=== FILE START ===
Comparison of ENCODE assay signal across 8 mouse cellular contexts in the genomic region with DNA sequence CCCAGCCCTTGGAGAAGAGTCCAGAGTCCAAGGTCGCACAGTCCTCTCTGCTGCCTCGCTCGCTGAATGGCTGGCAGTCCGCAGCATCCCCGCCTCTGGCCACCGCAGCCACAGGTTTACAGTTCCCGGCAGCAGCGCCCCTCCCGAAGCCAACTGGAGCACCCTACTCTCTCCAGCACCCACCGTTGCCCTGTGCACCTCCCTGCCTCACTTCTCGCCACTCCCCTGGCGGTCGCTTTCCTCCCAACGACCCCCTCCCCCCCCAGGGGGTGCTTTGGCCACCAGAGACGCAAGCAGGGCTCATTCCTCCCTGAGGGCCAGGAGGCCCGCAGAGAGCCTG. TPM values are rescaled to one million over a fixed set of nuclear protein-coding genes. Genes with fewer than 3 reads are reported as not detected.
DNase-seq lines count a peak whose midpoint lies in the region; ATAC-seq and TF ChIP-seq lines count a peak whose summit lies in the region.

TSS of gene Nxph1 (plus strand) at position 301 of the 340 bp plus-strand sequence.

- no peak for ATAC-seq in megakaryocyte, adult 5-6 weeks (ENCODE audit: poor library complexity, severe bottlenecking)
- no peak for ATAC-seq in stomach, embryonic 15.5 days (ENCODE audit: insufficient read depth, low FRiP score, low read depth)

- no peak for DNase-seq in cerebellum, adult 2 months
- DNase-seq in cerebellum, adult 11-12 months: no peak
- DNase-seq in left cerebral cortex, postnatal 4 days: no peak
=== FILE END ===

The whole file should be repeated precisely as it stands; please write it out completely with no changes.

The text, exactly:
Comparison of ENCODE assay signal across 8 mouse cellular contexts in the genomic region with DNA sequence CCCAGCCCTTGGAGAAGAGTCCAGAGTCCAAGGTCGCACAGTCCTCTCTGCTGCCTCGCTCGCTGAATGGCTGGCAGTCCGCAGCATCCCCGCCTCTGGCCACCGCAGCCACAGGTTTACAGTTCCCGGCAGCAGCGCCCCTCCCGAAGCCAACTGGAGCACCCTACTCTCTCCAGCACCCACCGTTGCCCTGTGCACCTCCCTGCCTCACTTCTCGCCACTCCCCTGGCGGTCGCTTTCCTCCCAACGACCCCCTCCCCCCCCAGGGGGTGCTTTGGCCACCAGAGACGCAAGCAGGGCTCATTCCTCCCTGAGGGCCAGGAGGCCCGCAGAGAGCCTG. TPM values are rescaled to one million over a fixed set of nuclear protein-coding genes. Genes with fewer than 3 reads are reported as not detected.
DNase-seq lines count a peak whose midpoint lies in the region; ATAC-seq and TF ChIP-seq lines count a peak whose summit lies in the region.

TSS of gene Nxph1 (plus strand) at position 301 of the 340 bp plus-strand sequence.

- no peak for ATAC-seq in megakaryocyte, adult 5-6 weeks (ENCODE audit: poor library complexity, severe bottlenecking)
- no peak for ATAC-seq in stomach, embryonic 15.5 days (ENCODE audit: insufficient read depth, low FRiP score, low read depth)

- no peak for DNase-seq in cerebellum, adult 2 months
- DNase-seq in cerebellum, adult 11-12 months: no peak
- DNase-seq in left cerebral cortex, postnatal 4 days: no peak